Ever since my early teenage years, I have been on a mission to learn as much as I possibly can about catching blue marlin. This objective has led me to meet and fish with some of the world’s best captains and crews, in addition to fishing in some of the world’s hottest fisheries. It has also given me the privilege to see and learn the different techniques that crews use to target and capture fish. However, one technique stands above all others, and that is trolling a spread of heavy-tackle lures.
Lure fishing has turned into my absolute passion: As a captain, I can tell you that setting up a spread of lures and then finding and fooling a fish into attacking a lure is second to none in my book. Unfortunately, this method gets branded “drag and snag” by many, but I strongly feel this is not the case. I have come to learn that a skilled lure fisherman can use techniques that are far from “drag and snag” to get good results offshore. We proved this on a recent trip to Cape Verde where we managed to raise 60 fish, got 50 of them to bite and released a respectable 36 of them — all on lures. It’s not only about how you rig and present your lures so that they optimally perform, it encompasses the way the angler fights the fish and how the skipper drives the boat too.
Setting Up My Spread
I like to fish a basic spread of four lures and two large teasers. I will generally pull two angle-faced lures and two cup-faced lures fished in pairs, with two lures — one of each style — on the third wave and two lures on the fifth wave of my wake, with the two large teasers in short. The use of the large teasers gives me the best chance of raising large marlin into my spread; of all the blues I have raised, most of the truly big ones come into the spread by trying to eat something large.
When I rig my lures, I rig for performance over hookup rate because a well-presented lure will attract more bites, allowing me more chances of actually putting sharp hooks into fish. Therefore, all my angle-faced lures are rigged with two hooks in a 180-degree orientation with a swinging back hook. All my cup-faced lures are rigged with a single swinging rig, with the hook as far back in the skirt as legally possible — this is why I really like lures with long skirts.
The Pointy End
When it comes to hook selection, I like to use a closed-gape hook, and most of my lures are rigged with a 9/0 or 11/0 hook-set, depending on the size of the lure. It goes without saying, but I like the hooks to be razor sharp, with a long point and small barb. I have not noticed any difference in hookup rates between the two different rigs I pull.
I like to run the entire spread from the riggers, including the teasers. This gets the leaders up as high as possible, so there is as little leader in the water as possible. This keeps the lures running in the clear water outside the wake, and it gives the fish the best chance of eating only the lure, rather than eating the leader in front of the lure as well. The release system I prefer to use for my riggers is a Dacron loop into a Black’s clip attached directly to the halyard. This creates a natural drop-back, which I feel allows the fish to turn away before any real drag pressure is applied to the fish.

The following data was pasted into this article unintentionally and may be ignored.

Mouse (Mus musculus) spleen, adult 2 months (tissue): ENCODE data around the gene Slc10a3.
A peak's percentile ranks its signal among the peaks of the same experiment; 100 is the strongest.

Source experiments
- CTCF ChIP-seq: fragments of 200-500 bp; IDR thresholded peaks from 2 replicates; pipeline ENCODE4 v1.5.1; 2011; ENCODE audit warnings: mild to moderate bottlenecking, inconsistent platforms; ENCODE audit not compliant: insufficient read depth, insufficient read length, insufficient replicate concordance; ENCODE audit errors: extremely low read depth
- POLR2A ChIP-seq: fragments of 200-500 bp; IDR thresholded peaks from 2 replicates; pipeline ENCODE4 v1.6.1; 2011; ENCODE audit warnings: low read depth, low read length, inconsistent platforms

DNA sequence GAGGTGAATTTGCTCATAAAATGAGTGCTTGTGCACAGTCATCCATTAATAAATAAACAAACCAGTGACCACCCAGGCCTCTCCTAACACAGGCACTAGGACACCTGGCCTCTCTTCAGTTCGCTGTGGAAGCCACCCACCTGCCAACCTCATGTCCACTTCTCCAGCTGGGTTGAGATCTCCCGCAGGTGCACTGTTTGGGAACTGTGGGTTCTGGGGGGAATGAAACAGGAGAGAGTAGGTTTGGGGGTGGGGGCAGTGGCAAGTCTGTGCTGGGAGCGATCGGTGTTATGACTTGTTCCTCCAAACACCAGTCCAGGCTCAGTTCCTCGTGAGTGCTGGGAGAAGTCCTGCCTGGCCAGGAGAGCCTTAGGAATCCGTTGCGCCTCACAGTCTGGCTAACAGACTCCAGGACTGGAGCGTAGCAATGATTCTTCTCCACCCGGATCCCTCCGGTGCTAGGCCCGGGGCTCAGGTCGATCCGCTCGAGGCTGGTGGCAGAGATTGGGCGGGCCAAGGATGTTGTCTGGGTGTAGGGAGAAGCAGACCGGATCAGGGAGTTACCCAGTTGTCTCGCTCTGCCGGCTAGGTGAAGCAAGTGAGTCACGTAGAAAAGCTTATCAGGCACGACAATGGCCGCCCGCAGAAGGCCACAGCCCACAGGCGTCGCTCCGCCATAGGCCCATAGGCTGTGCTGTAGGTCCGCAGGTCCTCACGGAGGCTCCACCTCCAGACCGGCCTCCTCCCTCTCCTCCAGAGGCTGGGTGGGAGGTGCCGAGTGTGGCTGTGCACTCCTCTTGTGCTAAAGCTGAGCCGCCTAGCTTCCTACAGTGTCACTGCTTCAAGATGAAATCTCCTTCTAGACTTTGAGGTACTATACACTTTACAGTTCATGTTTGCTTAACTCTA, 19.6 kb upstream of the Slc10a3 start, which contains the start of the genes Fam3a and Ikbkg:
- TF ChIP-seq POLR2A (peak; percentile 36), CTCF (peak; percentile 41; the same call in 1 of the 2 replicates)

Drag Management and Boat Driving
After getting a bite, I like the angler to keep the drag on the light side. When fishing heavy tackle, my bite drag is set at 10 to 12 pounds, with a light release from the outrigger clip. As the captain, I will bring the boat to a relatively quick stop, and I will get my angler to keep the same amount of bite-drag pressure, if not back off a little. All I am trying to do is stay connected to the fish while the deck is cleared. No amount of drag is going to stop a rampaging blue marlin — all it is going to do is break something.
While the crew clears the deck, I begin to either back down after the fish or start to turn and chase the fish. The decision is dependent on how much line the fish is taking. My goal at this point of the fight is to try to minimize the amount of line lost with some aggressive boat handling.
With the fish hooked, the captain and the angler must perform a balancing act to ensure things work. I constantly try to keep the lure behind the fish; if the fish is bill wrapped, this will give the hook the best chance of staying connected and not sliding off the bill. Therefore, I drive the boat more toward the fish rather than directly down the line to create a belly in the line, which naturally keeps the lure behind the fish. Slack line is your friend in this situation, and I have my angler use just enough drag to pick up the belly of line.
Quite often, your angler will be fighting the fish out to the side of the boat and merely winding the slack line in. And while the line might be slack at the angler’s end, it is not at the fish’s end due to added pressure from all the line and the lure dragging through the water.This technique has a dramatic result on the behavior of a fish too. Most of the time, the marlin will stay up on the surface much longer and not go deep right off the bat, following its initial run. This in itself can allow the crew to get a quick shot at the leader. The fish can be green at this stage, and it is not always possible to get the release or hold on to a wild fish. Sometimes the leader man will need to dump the leader, and the fish will then sound and want to go down. When this happens, the angler can really apply a large change of drag pressure on the fish, and I will have them go straight to sunset drag. On most occasions, this large and sudden change of drag pressure will cause the fish to head back to the surface. I will once again have the angler back off the drag, and we will repeat the process until the marlin is captured.